Flesh and Machine in
Aristotle and The Empire Strikes Back
The philosopher Walter Benjamin (1892–1940) once remarked that in an age of technology the copy takes on greater importance than the original. The Sony Corporation's mechanical dog created a sensation that illustrates Benjamin's insight.
George Lucas's The Empire Strikes Back achieves its powerful effect in a very special way, by making the mechanical and bionic world of science fiction preferable to nature's flesh and blood. Lucas captivates his audience by combining ultra-realism and familiarity with the content of its predecessor, A New Hope. Together, these provide The Empire Strikes Back with an unusually powerful appeal in drawing the viewer into Lucas's strange new world. This compelling verisimilitude lends plausibility not only to the film's action but also to its underlying themes, especially the theme of humanizing technology, that is, treating the mechanical products of technology as if they possessed life, a capacity for thought and feeling, and rational and emotional interaction with people. In the course of celebrating technology, Lucas develops an opposition between technology and nature and, at crucial moments, ennobles technology at the expense of nature. Because the theme operates so subtly in a film of otherwise forceful, gripping plot and effects, analysis requires bringing the theme to the surface in order to realize fully its meaning and implications.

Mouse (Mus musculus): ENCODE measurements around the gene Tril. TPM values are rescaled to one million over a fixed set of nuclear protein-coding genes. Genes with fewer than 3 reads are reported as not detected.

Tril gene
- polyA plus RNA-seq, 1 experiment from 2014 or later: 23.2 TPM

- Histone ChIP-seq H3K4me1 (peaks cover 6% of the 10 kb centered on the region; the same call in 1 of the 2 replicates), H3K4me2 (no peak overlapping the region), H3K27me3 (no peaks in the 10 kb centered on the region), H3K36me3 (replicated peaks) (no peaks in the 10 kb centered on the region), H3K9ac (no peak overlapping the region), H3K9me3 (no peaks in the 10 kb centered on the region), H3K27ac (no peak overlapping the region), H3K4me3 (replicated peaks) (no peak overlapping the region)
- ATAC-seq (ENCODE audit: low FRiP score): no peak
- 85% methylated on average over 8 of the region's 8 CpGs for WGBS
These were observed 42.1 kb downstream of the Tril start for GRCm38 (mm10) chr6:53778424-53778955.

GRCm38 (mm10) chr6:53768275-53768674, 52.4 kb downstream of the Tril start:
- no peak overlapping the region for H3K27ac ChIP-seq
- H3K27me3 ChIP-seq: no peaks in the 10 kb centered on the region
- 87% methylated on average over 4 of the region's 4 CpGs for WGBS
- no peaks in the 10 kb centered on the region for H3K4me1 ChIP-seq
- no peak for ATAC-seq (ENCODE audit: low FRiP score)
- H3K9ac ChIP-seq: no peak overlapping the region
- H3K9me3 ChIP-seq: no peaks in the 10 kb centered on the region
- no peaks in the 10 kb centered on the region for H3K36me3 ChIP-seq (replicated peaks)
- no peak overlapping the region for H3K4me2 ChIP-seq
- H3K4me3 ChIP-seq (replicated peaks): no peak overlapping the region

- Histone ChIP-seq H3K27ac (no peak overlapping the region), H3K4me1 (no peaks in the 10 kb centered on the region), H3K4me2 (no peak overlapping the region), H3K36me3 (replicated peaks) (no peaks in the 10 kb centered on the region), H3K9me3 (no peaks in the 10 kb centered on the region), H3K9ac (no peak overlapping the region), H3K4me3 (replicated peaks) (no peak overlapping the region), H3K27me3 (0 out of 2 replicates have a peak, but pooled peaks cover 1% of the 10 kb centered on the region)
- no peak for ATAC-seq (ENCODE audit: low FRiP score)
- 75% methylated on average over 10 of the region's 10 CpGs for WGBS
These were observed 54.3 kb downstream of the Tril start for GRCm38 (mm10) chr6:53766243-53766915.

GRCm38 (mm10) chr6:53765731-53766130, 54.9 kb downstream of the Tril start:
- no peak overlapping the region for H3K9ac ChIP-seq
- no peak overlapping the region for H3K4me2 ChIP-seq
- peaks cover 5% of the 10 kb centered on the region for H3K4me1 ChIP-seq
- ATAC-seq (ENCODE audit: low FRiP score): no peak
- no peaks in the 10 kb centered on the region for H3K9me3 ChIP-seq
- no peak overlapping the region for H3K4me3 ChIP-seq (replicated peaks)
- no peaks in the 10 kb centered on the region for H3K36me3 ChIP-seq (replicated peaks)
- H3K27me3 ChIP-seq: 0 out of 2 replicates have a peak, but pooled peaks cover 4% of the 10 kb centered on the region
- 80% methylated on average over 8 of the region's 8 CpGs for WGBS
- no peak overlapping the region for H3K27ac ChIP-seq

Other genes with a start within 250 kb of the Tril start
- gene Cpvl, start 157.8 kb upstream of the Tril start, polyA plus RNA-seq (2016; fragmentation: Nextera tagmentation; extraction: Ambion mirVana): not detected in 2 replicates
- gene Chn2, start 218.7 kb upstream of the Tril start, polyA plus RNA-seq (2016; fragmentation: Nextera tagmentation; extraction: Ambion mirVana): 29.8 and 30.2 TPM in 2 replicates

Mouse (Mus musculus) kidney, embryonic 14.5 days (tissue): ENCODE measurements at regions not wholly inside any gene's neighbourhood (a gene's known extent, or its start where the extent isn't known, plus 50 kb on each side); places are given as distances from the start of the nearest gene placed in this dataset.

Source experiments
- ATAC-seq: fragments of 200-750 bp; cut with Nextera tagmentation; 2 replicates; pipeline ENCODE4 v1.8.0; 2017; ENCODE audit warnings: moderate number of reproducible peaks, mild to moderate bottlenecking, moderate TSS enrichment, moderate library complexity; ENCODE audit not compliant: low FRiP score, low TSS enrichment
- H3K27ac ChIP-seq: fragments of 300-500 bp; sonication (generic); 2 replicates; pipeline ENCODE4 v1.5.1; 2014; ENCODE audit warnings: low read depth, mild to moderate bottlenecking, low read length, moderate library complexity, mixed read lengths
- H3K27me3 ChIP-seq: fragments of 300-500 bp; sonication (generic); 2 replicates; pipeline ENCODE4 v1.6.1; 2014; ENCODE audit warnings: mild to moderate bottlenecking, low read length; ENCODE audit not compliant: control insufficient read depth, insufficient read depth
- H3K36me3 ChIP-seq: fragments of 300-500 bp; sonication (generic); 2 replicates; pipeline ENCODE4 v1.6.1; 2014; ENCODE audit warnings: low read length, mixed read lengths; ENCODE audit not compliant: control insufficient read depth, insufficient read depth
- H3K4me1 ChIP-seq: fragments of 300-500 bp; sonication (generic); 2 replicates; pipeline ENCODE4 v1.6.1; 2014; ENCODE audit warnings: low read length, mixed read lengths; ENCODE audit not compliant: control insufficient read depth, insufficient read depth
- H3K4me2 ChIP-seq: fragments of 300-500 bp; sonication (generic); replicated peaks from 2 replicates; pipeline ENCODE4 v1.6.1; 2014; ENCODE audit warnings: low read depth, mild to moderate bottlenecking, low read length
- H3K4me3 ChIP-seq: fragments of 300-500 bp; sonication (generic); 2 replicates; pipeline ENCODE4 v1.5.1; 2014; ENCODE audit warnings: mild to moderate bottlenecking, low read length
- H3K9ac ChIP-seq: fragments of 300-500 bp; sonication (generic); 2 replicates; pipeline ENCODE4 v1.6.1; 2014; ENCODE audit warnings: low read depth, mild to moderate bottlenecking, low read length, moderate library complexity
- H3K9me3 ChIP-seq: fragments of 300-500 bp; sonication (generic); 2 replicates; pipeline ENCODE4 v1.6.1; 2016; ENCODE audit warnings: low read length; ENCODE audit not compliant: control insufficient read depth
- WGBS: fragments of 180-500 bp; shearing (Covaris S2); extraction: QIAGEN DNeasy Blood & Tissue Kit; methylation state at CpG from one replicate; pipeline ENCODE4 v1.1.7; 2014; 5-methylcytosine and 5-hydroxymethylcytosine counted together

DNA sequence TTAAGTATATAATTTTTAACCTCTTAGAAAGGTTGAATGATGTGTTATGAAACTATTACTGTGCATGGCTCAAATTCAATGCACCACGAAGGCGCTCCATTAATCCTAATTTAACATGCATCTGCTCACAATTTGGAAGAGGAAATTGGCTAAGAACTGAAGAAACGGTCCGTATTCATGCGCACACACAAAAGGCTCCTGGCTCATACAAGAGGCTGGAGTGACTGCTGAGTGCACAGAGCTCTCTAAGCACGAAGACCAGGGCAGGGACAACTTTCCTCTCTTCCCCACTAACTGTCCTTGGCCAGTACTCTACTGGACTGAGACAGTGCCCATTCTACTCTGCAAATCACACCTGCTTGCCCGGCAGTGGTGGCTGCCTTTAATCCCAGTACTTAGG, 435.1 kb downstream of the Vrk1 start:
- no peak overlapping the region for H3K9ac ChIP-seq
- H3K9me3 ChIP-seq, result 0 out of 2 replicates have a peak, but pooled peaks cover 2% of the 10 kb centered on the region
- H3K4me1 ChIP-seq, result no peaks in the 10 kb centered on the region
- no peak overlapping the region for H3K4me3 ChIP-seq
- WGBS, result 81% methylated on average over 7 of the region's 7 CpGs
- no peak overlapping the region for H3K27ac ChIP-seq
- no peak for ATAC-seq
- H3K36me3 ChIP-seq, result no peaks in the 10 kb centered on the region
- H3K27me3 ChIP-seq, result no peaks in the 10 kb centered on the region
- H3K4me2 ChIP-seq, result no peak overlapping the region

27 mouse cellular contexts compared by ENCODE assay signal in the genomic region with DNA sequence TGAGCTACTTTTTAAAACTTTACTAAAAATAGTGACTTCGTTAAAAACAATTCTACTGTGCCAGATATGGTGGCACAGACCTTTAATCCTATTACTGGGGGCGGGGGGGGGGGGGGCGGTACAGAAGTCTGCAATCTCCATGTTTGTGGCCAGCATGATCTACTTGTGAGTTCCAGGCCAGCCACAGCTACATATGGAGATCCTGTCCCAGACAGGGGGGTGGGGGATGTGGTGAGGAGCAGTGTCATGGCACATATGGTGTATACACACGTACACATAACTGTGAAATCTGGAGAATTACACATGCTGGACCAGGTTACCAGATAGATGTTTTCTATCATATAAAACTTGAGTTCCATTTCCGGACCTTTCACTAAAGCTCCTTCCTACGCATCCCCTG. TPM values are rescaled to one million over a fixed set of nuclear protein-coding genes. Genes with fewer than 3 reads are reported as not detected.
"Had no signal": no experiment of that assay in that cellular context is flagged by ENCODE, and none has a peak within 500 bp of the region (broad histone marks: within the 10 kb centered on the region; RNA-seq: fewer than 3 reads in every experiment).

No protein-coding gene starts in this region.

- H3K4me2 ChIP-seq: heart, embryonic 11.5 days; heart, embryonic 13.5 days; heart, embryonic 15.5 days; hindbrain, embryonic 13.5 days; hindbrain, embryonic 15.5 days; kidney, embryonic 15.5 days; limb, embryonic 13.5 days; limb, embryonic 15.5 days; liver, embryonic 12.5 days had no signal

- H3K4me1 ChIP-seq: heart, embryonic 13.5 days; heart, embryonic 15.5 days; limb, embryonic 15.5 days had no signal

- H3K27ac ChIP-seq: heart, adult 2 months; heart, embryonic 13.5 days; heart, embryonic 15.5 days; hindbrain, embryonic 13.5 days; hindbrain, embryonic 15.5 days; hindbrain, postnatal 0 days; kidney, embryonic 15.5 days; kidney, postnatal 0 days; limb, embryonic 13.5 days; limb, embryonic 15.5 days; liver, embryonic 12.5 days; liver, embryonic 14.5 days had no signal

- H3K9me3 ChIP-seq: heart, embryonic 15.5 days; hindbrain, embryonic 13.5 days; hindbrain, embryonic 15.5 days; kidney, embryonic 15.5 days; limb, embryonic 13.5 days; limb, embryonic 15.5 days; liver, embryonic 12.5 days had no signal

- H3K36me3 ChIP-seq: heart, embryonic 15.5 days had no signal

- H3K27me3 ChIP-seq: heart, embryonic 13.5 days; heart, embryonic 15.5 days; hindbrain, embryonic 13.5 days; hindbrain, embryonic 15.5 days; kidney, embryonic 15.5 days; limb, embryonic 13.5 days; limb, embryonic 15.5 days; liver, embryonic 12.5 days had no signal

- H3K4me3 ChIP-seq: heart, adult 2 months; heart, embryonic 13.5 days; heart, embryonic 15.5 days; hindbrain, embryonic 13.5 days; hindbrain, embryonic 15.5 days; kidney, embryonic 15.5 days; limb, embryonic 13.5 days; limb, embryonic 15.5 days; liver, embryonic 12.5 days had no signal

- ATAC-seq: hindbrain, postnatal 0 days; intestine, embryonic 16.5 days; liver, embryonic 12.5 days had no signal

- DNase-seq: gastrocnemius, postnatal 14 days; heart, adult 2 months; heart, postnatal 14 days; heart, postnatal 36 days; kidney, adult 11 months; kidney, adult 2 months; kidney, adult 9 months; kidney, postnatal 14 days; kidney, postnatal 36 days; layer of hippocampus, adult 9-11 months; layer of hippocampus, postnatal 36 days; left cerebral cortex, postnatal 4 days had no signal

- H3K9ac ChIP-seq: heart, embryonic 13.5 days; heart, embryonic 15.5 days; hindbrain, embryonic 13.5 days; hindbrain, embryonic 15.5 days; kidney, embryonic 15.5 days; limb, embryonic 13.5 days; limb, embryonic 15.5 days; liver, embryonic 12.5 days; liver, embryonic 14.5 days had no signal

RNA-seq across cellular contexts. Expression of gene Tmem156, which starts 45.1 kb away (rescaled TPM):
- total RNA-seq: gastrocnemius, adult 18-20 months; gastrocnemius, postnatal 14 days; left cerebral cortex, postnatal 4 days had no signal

The attitude expressed in The Empire Strikes Back represents a break with the dominant philosophical tradition of Western culture, one with roots in Aristotle and usually referred to as